Yoshiaki Kawajiri

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Yoshiaki Kawajiri
Native name
川尻 善昭
Born (1950-11-18) November 18, 1950 (age 68)
Other namesKisei Choo
OccupationFilm director, screenwriter, character designer, storyboard artist, animator
Years active1969-present


Yoshiaki Kawajiri (川尻 善昭, Kawajiri Yoshiaki, born November 18, 1950) is a writer and director of Japanese animation.[1] He is the creator of titles such as Wicked City, Ninja Scroll, and Vampire Hunter D: Bloodlust.

Biography[edit]

Kawajiri was born on November 18, 1950 and grew up in Yokohama, Kanagawa Prefecture, Japan. After he graduated from high school in 1968, he worked as an animator at Mushi Production Animation until it closed in 1972. He then joined Madhouse as one of the four co-founders, and in the 1970s was promoted to animation director. He finally debuted as a film director with 1984's Lensman: Secret of The Lens, directing jointly with the more experienced Kazuyuki Hirokawa (Kawajiri also did the character design along with Kazuo Tomizawa). Gaining an interest in darker animation, he next directed The Running Man. Afterwards, he was instructed to make a 35-minute short based on Hideyuki Kikuchi's novels, which was released as Wicked City. After completing it, however, his producers were so impressed that he was asked to make it a feature-length film. Kawajiri enjoyed the dark tone, and agreed to manage and complete the film within a year. Which confirms his mastery in filmmaking. That same year he began to work for the Original Video Animation market debuting with "The Phoenix". From 1987 he also wrote his own scripts.

Wicked City received critical and commercial success when released in 1987, giving Kawajiri more creative freedom. He began scripting and designing his own film set in feudal Japan. The result, Ninja Scroll, about the Japanese folk hero Jubei Yagyu, was soon released. After the Western release in 1996, Kawajiri's status as a director received international recognition. He was asked in 2002 to direct a segment, titled Program, of The Animatrix, considered a showcase of the best directors of Japanese animation. Before The Animatrix, he also directed Vampire Hunter D: Bloodlust, which was based on a novel by Hideyuki Kikuchi.

Kawajiri directed Highlander: The Search for Vengeance. It was released on DVD on 5 June 2007. According to an interview with Ain't It Cool News with producer Galen Walker, Kawajiri disliked the fact that 7–8 minutes of added scenes with no opening exposition text sequence were removed when the film was released, but the director's cut will include the footage.[2] Kawajiri has script approval for a sequel to Ninja Scroll, which was listed as being in pre-production with no specific release date as of 2010.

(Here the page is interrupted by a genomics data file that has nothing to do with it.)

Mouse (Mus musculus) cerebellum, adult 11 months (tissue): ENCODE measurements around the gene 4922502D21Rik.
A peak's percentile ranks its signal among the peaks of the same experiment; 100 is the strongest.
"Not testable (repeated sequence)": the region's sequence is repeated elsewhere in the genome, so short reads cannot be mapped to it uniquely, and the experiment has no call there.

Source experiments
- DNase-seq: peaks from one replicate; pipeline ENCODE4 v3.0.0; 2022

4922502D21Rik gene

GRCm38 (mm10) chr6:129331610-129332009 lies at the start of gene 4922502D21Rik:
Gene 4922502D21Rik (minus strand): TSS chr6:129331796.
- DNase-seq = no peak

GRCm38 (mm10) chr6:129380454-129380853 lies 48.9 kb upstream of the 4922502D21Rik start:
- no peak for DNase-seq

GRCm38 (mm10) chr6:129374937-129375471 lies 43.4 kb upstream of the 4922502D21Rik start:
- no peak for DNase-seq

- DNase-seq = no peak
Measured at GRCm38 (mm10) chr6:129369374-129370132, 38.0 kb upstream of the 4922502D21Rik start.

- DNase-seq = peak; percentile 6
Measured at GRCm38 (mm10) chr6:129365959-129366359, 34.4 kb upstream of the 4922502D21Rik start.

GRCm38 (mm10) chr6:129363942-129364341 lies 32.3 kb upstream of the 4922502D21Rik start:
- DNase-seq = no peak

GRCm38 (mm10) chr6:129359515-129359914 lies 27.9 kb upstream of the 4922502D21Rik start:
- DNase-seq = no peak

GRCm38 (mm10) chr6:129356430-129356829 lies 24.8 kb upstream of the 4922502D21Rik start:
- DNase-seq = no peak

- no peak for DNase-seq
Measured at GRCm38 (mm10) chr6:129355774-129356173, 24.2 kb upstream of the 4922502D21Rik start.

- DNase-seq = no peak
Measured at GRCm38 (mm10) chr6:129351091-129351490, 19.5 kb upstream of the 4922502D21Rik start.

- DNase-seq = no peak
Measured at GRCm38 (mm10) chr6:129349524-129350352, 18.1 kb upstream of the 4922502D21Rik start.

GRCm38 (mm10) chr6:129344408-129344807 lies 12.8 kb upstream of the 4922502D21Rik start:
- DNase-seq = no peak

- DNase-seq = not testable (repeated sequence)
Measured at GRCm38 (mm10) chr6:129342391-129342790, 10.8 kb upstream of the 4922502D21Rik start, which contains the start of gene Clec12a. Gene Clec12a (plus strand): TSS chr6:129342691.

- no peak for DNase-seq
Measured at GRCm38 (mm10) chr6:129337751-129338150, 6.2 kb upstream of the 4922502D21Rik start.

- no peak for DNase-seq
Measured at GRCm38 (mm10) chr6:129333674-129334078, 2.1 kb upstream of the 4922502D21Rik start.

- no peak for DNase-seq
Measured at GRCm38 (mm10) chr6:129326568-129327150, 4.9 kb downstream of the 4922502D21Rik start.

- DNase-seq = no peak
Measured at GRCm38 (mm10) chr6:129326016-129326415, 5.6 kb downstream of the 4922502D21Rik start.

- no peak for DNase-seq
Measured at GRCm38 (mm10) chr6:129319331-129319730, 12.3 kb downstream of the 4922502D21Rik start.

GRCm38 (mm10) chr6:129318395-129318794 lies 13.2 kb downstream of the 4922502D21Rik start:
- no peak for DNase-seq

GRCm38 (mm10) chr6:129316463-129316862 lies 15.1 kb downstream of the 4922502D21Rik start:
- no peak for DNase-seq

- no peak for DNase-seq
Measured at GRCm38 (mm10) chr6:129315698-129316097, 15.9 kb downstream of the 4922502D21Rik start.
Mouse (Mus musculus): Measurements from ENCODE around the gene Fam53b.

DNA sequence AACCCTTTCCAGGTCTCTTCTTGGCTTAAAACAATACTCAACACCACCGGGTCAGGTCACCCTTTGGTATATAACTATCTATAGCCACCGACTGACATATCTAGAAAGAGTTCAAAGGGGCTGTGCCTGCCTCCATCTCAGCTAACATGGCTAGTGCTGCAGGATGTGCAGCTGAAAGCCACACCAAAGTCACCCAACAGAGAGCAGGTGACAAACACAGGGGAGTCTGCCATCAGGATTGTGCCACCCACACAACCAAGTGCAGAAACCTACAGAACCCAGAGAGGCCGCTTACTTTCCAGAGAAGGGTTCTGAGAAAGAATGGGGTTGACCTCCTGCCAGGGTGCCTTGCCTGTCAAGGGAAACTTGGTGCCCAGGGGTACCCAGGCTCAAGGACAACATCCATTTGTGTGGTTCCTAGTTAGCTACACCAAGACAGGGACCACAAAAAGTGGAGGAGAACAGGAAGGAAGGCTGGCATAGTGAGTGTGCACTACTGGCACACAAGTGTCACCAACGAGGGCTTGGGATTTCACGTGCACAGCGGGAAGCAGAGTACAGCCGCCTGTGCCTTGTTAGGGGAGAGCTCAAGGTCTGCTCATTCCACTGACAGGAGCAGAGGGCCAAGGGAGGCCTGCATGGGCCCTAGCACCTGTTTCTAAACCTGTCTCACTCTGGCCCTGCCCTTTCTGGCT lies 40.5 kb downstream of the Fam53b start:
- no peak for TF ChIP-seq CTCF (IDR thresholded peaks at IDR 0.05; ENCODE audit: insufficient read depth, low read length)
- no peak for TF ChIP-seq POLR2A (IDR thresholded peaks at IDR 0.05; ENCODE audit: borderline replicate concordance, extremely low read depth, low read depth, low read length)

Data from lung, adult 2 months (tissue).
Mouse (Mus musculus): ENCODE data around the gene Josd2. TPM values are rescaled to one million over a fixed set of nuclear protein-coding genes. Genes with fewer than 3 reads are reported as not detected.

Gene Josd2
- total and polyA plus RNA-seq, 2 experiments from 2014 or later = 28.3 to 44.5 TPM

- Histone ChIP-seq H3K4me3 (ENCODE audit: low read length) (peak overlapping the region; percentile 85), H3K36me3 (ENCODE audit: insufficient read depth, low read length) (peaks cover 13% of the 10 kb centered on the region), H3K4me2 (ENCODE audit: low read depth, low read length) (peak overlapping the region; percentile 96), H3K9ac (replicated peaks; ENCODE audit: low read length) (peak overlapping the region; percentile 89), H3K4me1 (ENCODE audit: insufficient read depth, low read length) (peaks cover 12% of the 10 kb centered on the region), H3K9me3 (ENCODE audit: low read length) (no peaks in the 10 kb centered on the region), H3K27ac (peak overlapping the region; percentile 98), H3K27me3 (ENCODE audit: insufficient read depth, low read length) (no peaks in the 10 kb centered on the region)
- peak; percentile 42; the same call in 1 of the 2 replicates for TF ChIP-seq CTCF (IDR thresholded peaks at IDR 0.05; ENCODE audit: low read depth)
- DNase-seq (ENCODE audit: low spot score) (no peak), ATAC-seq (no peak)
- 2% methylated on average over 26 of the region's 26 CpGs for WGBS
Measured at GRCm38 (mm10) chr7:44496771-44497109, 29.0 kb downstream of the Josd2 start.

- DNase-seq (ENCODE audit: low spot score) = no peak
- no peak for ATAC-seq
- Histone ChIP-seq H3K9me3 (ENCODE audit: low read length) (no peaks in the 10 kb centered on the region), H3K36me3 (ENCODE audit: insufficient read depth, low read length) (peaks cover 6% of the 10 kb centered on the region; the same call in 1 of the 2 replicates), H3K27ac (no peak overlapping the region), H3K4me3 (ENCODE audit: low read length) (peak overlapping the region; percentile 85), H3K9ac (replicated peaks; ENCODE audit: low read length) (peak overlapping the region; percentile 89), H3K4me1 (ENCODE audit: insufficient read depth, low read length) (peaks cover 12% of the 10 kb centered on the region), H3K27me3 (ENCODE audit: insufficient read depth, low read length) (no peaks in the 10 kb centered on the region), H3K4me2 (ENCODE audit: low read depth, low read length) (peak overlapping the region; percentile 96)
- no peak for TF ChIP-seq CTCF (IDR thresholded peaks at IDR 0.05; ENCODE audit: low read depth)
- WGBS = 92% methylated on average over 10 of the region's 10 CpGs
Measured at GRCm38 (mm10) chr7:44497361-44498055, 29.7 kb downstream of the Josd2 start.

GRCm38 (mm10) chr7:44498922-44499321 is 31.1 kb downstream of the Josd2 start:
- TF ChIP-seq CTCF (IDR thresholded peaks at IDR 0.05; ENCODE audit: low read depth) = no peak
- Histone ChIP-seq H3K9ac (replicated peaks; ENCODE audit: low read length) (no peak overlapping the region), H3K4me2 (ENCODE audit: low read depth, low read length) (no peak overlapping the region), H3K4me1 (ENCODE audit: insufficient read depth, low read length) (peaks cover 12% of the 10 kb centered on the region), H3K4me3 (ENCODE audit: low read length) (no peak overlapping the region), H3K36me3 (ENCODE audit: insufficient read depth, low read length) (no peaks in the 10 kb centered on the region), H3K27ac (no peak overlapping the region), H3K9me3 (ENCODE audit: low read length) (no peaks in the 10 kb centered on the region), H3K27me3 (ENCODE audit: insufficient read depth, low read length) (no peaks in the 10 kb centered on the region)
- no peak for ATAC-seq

Trade Marks[edit]

Realistic character animations.

Action scenes featuring elaborate choreography and dynamic camera work.

High levels of graphic violence and nudity/sex.

Female characters in some of his films (specifically Makie in Wicked City and Kagero in Ninja Scroll) are subjected to physical/sexual abuse, which has led to some accusations of misogyny.

Often uses characters with the ability to use shadows as a weapon.

Often includes old men of small stature who act as wise sages.

Often includes teams of demons/monsters with their own unique powers.

Trivia[edit]

Is a fan of 2001: A Space Odyssey (1968), but not other Stanley Kubrick films.

One of Kawajiri's favorite directors is John Carpenter.

Considers Rawhide (TV series) (1959), Yojimbo (1961), Mission: Impossible (1966), Butch Cassidy and the Sundance Kid (1969), Blade Runner (1982) and Die Hard (1988) to be among the films and television shows that have influenced him the most as a director.

Filmography[edit]

Films[edit]

OVAs[edit]

TV series[edit]

Other work[edit]

References[edit]

  1. ^ Web Designed AmberFilmWorks inc. "川尻善昭公式サイト - Profile". yoshiakikawajiri.com. Retrieved 1 March 2016.
  2. ^ http://www.aintitcool.com/node/32882
  3. ^ Wicked City (Audio Commentary with Mike Toole) (DVD). Altamonte Springs, Florida: Discotek Media. 1987.
  4. ^ "Discotek Adds Demon City Shinjuku Anime". Anime News Network. June 15, 2011. Retrieved August 10, 2014.
  5. ^ "Sakuracon-2012 Yoshiaki Kawajiri Q&A". Anime News Network. 6 April 2012. Retrieved 21 October 2014.

External links[edit]